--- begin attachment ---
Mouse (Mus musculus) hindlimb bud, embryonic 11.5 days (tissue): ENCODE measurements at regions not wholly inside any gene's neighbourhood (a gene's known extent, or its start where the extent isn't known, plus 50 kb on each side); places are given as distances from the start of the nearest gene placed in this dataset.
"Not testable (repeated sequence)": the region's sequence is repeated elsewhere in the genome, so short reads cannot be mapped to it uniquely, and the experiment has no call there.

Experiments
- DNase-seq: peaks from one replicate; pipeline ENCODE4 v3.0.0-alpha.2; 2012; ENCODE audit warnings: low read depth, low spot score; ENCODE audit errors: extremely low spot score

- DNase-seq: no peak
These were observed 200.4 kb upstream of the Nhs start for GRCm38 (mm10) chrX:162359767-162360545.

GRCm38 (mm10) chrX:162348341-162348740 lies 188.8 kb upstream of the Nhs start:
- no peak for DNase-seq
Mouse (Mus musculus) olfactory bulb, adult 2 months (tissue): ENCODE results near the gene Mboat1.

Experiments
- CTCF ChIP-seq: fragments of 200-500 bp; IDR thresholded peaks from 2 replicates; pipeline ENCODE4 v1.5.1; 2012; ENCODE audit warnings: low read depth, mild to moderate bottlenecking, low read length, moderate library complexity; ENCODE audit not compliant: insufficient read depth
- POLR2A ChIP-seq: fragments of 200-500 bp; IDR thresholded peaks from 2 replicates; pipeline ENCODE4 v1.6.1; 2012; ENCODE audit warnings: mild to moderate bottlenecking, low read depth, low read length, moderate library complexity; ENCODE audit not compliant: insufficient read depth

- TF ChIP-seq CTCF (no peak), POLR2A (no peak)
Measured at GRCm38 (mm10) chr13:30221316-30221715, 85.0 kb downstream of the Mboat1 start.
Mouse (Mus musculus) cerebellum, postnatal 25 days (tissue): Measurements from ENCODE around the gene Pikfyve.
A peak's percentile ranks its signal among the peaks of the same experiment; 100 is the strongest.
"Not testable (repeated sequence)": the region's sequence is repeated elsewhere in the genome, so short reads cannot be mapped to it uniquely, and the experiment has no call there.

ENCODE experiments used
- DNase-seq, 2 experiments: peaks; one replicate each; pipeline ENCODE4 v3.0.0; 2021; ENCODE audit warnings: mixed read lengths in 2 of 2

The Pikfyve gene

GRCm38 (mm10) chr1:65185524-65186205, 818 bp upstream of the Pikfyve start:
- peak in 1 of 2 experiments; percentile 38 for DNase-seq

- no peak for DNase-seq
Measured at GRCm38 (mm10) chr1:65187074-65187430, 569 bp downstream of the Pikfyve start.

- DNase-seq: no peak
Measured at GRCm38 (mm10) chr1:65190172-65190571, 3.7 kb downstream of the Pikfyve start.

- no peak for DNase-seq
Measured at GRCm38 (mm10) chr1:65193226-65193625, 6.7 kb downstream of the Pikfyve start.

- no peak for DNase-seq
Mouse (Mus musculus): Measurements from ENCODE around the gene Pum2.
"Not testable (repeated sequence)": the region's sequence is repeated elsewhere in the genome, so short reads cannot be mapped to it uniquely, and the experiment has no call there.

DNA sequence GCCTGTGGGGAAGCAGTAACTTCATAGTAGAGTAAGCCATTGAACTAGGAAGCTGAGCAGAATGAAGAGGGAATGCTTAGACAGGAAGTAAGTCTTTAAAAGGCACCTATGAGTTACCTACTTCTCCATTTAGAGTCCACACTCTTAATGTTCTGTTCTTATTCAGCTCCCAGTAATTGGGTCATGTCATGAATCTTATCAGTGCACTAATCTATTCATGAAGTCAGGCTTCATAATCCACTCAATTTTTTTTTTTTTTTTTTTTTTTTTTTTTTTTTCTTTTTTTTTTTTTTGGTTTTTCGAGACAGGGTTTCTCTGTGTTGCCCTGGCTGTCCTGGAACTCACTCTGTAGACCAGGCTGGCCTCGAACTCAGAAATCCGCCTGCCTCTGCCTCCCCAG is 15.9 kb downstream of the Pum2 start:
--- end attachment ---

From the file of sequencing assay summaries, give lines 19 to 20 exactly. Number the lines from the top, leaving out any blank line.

- DNase-seq, 2 experiments: peaks; one replicate each; pipeline ENCODE4 v3.0.0; 2021; ENCODE audit warnings: mixed read lengths in 2 of 2

The Pikfyve gene